Now that the Smith Block sign is complete, our Stone Carver and Masonry Designer, Ryan Watson is hard at work carving the massive 800 pound pediment. Watson continues to use traditional stone carving methods and tools that date back to the early 1800's. Once complete, the facade will greatly mimic the facade from 1912 as shown below, along with some added details throughout.
Smith Block was built in 1912 by the Bugenhagen and Turnbullof, who were also the architects of the Farnam Block. Previous tenants of this building include, Early’s Seed and Feed Company (which is now located on Lorne Avenue), the Free Methodist Mission and a branch of the Public Library. The chief librarian at the time, James Stewart Wood, lived in the upstairs suite until his death in 1961.
In 2015, upon request from the current home owner, Strata Developments asked us to participate in the restoration of this landmark on Saskatchewan Crescent West, a home built in 1910 for Mayor William Hopkins. Since our company specializes in Heritage Restoration, Stone Carving and natural stone fabrication, we were definitely in our element and pleased to know that our unique and quality workmanship was being recognized and requested.
In the fall of 2017 I submitted an application to the City of Saskatoon and Municipal Heritage Advisory Committee Society for our scope of work on this restoration project. I'm excited to announce that Rocco Masons will be receiving a Municipal Heritage Award in the Preservation, Restoration, and Rehabilitation categories at the Honour level on Tuesday, March 13th 2018.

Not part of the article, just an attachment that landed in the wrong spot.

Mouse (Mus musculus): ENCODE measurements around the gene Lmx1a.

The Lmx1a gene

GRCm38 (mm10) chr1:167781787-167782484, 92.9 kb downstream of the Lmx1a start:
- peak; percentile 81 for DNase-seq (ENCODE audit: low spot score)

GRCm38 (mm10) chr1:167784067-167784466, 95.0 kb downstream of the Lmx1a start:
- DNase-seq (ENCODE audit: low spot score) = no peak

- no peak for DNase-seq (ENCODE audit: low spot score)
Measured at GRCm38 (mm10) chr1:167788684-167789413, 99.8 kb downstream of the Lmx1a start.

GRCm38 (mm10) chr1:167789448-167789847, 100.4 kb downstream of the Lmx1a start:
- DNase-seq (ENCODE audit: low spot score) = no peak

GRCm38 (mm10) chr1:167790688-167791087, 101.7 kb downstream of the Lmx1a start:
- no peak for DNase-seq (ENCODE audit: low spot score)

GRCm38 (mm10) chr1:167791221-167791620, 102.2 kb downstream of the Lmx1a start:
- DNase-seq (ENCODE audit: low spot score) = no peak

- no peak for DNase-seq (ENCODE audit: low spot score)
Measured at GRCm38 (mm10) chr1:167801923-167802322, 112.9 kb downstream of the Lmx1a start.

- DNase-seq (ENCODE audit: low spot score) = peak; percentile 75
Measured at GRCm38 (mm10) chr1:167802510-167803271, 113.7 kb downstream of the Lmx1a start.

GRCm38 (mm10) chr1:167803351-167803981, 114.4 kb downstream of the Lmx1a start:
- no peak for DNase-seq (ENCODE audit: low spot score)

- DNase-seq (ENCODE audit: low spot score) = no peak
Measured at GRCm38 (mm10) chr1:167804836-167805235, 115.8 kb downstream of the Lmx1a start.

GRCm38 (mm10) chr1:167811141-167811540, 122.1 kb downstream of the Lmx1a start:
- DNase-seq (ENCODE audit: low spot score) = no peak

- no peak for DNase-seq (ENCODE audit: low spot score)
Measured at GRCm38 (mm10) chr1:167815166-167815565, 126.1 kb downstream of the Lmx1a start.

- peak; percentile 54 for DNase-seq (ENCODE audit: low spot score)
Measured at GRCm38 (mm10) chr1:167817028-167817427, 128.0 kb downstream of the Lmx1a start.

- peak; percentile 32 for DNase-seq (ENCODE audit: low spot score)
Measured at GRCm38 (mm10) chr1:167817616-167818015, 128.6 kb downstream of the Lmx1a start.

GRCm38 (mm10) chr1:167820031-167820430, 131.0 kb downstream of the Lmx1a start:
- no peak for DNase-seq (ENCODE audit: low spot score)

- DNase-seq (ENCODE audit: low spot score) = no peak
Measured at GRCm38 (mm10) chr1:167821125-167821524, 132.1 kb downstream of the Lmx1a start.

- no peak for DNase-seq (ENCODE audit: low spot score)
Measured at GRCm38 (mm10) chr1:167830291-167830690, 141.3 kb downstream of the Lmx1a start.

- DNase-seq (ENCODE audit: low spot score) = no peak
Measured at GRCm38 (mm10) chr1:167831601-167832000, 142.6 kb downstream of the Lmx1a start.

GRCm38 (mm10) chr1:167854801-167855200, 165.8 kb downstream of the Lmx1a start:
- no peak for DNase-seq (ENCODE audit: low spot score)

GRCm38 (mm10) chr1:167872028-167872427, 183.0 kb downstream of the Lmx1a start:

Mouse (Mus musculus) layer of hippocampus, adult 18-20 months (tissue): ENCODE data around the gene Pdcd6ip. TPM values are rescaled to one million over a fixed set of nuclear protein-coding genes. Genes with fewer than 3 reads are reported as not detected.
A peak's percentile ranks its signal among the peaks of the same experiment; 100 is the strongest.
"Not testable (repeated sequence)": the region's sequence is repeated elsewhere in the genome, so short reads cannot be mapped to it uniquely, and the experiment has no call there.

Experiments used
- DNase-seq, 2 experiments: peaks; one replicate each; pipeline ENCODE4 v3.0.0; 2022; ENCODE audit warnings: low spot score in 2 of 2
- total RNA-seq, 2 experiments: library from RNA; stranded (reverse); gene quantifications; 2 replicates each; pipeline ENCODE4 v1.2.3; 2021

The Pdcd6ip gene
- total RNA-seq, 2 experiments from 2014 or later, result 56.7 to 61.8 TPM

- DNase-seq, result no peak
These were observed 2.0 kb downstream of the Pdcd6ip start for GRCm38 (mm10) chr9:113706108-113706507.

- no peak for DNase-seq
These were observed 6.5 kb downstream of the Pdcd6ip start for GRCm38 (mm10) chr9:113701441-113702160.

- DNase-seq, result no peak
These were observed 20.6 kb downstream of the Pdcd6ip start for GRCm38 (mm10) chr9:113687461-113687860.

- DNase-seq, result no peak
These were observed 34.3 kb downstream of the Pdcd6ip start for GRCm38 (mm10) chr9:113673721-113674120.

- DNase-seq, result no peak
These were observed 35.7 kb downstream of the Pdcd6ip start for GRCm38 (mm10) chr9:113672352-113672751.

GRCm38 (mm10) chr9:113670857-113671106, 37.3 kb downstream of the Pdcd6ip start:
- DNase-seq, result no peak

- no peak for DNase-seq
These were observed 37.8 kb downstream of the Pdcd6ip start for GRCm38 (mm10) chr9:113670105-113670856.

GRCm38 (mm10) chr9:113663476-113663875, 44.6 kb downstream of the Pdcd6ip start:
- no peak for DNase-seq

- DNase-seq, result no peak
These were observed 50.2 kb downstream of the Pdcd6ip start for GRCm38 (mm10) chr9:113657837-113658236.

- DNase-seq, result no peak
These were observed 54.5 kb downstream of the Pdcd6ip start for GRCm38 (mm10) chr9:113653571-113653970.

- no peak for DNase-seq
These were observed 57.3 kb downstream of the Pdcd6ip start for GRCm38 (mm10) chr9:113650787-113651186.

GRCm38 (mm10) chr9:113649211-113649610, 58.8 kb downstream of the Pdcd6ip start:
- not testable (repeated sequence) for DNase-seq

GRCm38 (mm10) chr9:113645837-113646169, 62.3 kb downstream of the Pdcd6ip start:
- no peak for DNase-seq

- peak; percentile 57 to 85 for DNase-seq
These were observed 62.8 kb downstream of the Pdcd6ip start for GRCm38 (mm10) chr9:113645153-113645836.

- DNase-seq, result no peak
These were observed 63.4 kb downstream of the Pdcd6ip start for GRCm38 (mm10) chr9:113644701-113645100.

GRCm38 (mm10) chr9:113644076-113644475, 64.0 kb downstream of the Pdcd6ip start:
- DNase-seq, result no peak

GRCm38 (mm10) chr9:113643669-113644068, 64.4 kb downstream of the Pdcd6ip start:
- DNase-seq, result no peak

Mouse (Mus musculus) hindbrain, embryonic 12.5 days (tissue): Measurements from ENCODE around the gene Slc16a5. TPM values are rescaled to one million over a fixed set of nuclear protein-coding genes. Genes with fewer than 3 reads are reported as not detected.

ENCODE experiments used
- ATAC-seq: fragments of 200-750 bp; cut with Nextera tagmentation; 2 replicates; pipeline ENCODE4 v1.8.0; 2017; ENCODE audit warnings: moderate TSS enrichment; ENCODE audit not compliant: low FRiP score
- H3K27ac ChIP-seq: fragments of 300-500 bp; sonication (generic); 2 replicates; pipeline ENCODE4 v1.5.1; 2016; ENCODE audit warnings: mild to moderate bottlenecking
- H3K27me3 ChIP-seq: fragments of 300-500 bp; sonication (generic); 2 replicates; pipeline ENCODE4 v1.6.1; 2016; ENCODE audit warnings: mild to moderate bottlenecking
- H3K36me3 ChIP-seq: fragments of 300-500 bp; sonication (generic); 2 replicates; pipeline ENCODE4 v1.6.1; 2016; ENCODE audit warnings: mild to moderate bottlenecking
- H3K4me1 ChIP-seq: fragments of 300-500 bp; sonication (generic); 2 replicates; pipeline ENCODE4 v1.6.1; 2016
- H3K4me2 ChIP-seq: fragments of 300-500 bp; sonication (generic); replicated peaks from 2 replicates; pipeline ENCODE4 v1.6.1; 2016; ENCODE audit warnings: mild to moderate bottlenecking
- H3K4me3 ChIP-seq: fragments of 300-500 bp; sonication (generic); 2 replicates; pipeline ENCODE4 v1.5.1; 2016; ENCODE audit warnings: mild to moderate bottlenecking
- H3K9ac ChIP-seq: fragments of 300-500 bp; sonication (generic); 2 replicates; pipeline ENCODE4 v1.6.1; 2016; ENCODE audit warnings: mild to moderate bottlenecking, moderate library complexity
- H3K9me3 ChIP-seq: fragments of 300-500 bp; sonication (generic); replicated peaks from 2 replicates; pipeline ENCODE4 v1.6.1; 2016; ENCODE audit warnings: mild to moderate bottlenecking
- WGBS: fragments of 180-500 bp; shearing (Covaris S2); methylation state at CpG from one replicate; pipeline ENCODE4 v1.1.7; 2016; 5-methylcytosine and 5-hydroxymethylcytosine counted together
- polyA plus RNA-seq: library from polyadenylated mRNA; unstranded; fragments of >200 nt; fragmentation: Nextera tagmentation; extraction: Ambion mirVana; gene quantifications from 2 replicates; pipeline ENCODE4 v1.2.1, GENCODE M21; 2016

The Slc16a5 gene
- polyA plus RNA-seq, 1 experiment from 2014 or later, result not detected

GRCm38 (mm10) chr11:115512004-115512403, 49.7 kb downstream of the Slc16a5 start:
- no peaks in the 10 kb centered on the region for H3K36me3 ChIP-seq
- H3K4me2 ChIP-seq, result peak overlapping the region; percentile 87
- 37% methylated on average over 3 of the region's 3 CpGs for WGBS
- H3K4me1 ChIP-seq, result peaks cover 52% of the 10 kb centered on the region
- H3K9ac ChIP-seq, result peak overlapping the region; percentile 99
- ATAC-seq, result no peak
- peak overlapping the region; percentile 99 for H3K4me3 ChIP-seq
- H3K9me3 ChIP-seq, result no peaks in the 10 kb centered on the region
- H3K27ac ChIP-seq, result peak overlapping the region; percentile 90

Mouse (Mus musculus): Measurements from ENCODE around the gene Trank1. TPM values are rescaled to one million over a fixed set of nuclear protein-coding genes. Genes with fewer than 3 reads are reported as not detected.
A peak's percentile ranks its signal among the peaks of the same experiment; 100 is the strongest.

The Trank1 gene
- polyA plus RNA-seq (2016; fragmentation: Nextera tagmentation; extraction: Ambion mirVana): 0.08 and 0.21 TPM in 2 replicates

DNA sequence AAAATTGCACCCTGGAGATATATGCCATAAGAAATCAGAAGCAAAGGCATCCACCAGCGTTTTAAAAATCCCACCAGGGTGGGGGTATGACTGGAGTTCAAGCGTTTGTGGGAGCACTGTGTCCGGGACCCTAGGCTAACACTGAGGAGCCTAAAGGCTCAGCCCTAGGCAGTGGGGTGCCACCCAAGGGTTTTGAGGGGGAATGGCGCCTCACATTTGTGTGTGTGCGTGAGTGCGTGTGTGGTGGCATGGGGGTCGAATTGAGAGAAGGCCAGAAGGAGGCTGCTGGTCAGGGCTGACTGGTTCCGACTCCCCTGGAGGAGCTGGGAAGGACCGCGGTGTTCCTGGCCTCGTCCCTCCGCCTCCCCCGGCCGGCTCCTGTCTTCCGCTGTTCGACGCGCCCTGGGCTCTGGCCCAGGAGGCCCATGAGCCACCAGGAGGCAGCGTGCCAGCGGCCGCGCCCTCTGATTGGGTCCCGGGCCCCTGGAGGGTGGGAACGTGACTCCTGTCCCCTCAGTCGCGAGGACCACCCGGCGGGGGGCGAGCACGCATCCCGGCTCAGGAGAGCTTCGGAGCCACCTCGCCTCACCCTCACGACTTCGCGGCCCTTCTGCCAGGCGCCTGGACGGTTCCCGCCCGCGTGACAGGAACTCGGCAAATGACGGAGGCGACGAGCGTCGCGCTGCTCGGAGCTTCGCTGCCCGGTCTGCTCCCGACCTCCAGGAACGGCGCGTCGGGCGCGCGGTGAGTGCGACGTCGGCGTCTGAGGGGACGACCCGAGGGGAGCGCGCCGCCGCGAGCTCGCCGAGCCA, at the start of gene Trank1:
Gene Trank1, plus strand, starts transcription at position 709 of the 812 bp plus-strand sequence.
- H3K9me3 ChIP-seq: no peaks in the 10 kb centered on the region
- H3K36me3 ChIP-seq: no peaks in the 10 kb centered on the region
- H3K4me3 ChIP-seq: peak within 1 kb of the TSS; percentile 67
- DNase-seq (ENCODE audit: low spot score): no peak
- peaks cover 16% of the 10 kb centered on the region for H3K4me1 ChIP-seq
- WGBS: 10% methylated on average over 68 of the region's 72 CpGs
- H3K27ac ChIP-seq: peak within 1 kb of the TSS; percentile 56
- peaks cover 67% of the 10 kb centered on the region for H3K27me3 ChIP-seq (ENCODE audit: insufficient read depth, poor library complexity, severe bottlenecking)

The judges were impressed with our companies quality of work, and commented that the design and material selection are complimentary to the original materials. Myself, Ryan, and our crew are pleased to have been a part of ensuring that this Saskatoon landmark remains as part of Saskatoon's building inventory. For more on the history of The Hopkins residence CLICK HERE.
ROCCO MASONS scope of work included replacing the home's disintegrating concrete stair treads, with Indiana limestone, each tread weighing in at 650 pounds. Indiana limestone was used on the original structure in 1910 for all of the window sills, lintels, and plinth details.
We replaced all cement details including the home's sills, stair treads and capstones with Indiana limestone. We tore down the two brick posts at either side of the staircase, cleaned each brick piece by piece before re-using them to return the posts to their original state. Once the posts were rebuilt, we capped off each post with 1900 pound limestone caps.
We were very pleased when the home owner decided to use our recommendation of limestone for the bases of the home's ionic columns to replace the home's original rotten wooden columns.
And lastly, we laid limestone flooring throughout the patio which starts at the front entrance and wraps around to the back of the home.
This will be Ryan Watson's second Heritage Award in Saskatoon, the first being for the King George Hotel restoration on 2nd Avenue in the heart of Saskatoon. There he hand carved the entryways using Indiana limestone along with installing the buildings entire stone facade. For more on that project CLICK HERE and see pictures below: